The reply was almost instant. "Enterprise, you are already committing a serious violation of Imperial law just by being in your present location. Making false statements to an Imperial Navy officer will just add to those charges and make things more difficult for you."
"Battlecry, we are falsifying nothing. Our ship has been the victim of an unfortunate accident which we are trying to correct. We intend no harm-"
"Enterprise, stand by to receive a boarding party. Your senior officers will be taken into custody and your ship impounded until appropriate action can be taken. The transport is on its way now." Picard saw a smaller craft emerge from beneath the huge vessel and begin to glide slowly towards them. "Be warned, Enterprise; our turbo laser batteries are locked onto your ship and we will fire at any provocation. Battlecry out." The line went dead.
"Well, that sounded final," Riker said quietly.
"Indeed," Picard nodded, watching the transport draw closer. "This may be their territory, but I'm not about to let them board this ship. Red alert. Mister Data, scan that vessel. Let's learn what we can."
"Aye, sir. Scan initiated."
"Mister Worf," Picard said. Worf had been shooting covert looks at the tactical station for the last five minutes. "Please take the tactical station. I'm afraid you've been drafted."
"Thank you, sir," The Klingon said with obvious glee.
"Tactical analysis please."
Worf studied the console. "The vessel is armed with sixty charged particle weapons and sixty further emplacements of an unknown type. Also there are ten tractor beam emitters. A conformal shield grid of moderate capacity, and the hull is constructed of high density armour. She is powered by a large fusion plant."
"How large?" Picard asked cautiously.
"Undetermined," Worf said simply.
"Captain Picard, this is your last warning," The intercom sounded. "Drop your shields and prepare to be boarded."
"Battlecry, I say again: we were thrown to this location by a natural anomaly. Our intentions are peaceful, but we are equipped to defend ourselves and will if we must." He made a slashing motion to Worf, who cut the channel.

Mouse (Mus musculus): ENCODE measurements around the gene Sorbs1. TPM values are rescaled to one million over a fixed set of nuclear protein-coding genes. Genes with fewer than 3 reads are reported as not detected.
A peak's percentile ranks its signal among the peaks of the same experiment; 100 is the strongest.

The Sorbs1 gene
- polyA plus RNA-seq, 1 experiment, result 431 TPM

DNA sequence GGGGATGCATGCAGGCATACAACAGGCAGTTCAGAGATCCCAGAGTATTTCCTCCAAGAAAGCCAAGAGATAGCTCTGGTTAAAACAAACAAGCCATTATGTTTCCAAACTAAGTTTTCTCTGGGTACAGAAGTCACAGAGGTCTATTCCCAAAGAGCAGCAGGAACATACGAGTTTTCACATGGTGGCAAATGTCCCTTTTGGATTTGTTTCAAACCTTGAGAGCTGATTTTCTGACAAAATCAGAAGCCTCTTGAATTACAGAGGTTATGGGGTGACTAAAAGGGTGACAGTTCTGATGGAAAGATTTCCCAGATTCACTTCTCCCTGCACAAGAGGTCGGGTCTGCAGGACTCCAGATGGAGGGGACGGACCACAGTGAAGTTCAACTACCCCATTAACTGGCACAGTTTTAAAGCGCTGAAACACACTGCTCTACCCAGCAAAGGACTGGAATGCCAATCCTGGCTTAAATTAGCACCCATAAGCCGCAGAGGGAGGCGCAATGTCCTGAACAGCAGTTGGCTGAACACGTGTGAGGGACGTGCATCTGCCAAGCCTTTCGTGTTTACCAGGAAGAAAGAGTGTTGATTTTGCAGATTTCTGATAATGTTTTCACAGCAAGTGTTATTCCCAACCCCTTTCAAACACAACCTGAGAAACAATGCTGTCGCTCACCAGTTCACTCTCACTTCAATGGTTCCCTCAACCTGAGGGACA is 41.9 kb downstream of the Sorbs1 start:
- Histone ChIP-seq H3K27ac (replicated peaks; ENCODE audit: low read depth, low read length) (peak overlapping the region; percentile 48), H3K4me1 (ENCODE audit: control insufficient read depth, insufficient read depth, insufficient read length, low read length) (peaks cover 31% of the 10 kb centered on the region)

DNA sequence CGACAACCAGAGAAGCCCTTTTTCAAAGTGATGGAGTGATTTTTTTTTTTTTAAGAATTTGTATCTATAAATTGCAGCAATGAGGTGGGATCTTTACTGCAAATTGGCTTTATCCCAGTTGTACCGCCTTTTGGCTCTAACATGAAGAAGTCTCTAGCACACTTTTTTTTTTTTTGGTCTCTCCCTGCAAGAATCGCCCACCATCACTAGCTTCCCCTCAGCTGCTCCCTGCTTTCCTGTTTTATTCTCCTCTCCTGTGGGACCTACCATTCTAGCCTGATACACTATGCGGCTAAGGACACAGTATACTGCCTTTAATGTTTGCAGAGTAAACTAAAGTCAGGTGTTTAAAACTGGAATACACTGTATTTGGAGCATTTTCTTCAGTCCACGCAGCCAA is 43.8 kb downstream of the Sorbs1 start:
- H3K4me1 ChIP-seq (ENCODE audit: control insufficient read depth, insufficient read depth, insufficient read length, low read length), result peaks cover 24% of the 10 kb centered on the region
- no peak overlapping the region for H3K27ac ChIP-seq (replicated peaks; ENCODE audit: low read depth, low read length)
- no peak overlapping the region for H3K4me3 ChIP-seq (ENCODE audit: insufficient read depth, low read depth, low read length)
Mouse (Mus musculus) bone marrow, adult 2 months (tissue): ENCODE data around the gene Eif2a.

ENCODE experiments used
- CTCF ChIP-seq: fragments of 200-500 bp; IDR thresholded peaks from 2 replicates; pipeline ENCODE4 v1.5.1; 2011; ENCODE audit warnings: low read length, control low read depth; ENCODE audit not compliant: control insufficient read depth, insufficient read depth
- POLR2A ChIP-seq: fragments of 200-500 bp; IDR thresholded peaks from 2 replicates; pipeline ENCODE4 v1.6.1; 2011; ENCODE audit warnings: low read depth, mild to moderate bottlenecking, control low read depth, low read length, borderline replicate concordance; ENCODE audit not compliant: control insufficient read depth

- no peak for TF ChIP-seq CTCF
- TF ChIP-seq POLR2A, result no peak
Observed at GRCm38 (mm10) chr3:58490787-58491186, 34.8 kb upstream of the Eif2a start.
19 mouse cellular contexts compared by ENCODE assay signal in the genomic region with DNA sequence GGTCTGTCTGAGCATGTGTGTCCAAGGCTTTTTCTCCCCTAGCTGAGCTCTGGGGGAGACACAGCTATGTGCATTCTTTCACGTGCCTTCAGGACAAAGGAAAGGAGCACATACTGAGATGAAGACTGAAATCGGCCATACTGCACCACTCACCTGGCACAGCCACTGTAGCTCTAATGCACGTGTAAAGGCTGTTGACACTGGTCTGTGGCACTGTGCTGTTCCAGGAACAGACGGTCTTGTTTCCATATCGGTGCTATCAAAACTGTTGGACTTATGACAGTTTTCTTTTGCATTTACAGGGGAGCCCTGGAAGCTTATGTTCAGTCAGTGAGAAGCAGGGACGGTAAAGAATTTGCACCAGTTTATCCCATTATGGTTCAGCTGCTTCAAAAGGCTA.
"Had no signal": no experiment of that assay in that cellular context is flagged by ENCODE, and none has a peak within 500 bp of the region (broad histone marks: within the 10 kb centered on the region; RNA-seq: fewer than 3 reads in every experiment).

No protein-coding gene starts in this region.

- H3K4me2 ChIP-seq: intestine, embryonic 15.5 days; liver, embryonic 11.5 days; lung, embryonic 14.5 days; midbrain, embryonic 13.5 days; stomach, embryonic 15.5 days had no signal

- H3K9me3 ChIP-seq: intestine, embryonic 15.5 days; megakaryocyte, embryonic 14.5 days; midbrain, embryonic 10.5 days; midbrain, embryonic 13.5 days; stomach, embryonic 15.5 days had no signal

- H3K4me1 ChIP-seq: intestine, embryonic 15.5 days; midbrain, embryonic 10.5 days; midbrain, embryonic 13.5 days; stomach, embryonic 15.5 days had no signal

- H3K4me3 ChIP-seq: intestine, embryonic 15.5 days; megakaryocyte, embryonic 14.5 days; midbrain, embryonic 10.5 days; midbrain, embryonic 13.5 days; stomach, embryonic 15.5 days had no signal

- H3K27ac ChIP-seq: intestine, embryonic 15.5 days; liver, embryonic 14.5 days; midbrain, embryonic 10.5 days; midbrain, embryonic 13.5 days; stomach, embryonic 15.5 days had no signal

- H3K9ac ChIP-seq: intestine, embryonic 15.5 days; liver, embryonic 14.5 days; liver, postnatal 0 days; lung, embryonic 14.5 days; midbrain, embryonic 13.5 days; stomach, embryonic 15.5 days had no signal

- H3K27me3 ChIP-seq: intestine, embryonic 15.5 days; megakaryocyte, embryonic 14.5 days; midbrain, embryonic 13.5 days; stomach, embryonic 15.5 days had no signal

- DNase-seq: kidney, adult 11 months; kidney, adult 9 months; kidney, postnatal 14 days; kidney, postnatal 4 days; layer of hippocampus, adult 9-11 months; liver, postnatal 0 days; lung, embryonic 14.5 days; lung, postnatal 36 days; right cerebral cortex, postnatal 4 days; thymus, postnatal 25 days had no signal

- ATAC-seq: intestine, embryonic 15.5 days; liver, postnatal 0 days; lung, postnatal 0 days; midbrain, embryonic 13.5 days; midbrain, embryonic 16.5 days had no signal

"The enemy vessel is using targeting scanners on us," Worf announced. As he spoke a single bolt of brilliant green flashed out from the Star Destroyer and impacted on the Enterprises shields. Picard felt the ship rock slightly.
"Hit to the forward shields," Worf announced. "They are holding. The weapon was a charged plasma bolt - it emitted a strong pulse of laser energy as it hit our shields."
"Laser?" Picard looked at the image on the screen thoughtfully.
"Yes sir. Most of the energy simply reflected off the navigational shields, but the impact of the plasma itself imparted some energy to the combat shields."
The Enterprise rocked again, this time more strongly. Picard turned to see a rain of fire pouring up from the Star Destroyer, blasting against the shields.
"We are sustaining moderate damage to the forward shields," Worf said pointedly, clearly annoyed at Picards inaction and trying to hide it. "One percent drop-off."
"Can we target their power system, disable the ship?" Picard asked.
"I do not believe that is possible," Data replied. "Fusion power plants may not be as powerful as a warp core but breaching one would cause a considerable explosion, and it is unlikely that a reactor of that size could be ejected."
"The weapons then," Picard said. "Target the weapon batteries, Mister Worf. Phasers to one quarter power, a rapid fire sequence."
Worf selected the option from the list the computer had been offering him for the last few minutes. "Ready, sir."
Captain Beltain of the Imperial Star Destroyer Battlecry was not in the best of moods. When he had come across this peculiar vessel skulking around inside a restricted zone less than a light year from Coruscant itself, his initial reaction had been pride; the ship was obviously some kind of spy vessel, perhaps a new offering from the Rebellion. A nice catch indeed to have on the record of an ambitious Imperial officer.